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Zoosk, the Web's Perpetual Love Machine

Zoosk wants to keep users involved after they’ve found love

Online dating can be a good way to find a special someone for Valentine’s Day. But as a business, the romance is wearing thin. The industry has grown at a measly 1 percent annually since 2006, according to research firm IbisWorld. That’s in part because sites such as EHarmony and face a quandary: Every time their product is successful, they lose two customers.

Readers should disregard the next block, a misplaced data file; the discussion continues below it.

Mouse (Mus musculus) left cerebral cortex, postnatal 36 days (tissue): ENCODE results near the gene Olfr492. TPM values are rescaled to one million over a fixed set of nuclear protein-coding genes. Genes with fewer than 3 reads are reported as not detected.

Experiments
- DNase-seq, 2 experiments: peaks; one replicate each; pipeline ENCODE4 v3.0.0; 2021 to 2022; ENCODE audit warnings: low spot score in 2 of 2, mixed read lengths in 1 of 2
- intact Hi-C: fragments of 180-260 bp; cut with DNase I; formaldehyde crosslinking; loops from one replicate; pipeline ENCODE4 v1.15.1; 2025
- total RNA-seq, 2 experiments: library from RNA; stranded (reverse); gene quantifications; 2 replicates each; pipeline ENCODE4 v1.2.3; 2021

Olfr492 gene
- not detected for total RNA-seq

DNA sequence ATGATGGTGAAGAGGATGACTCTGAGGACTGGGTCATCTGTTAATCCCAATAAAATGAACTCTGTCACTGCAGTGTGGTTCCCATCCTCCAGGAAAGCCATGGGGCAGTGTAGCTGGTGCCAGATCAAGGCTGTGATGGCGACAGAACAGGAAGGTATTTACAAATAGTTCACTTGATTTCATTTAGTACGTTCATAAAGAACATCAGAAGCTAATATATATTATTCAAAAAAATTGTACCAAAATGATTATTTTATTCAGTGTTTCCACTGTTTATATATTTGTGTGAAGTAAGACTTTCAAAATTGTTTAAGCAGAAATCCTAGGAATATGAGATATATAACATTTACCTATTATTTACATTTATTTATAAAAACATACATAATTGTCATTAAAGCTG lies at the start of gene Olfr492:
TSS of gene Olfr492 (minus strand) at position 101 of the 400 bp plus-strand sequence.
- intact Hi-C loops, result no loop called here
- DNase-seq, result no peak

Shayan Zadeh and Alex Mehr, both 33-year-old Internet entrepreneurs from Iran, think they have a solution. They’re the co-founders and co-chief executive officers of Zoosk, a four-year-old dating site in San Francisco. It’s successful, with about 15 million active users each month, but lately the duo has been thinking of ways to spur growth by becoming more like LinkedIn, a hub for job seekers that’s also a destination for people not actively looking for a new gig. Dating sites match couples and then say, “We’re done with you, now move on, there’s nothing here for you,” says Zadeh, speaking from Zoosk’s downtown headquarters in a former Yahoo! office. “We feel that we can change that paradigm and provide more services along the way and throughout your life.”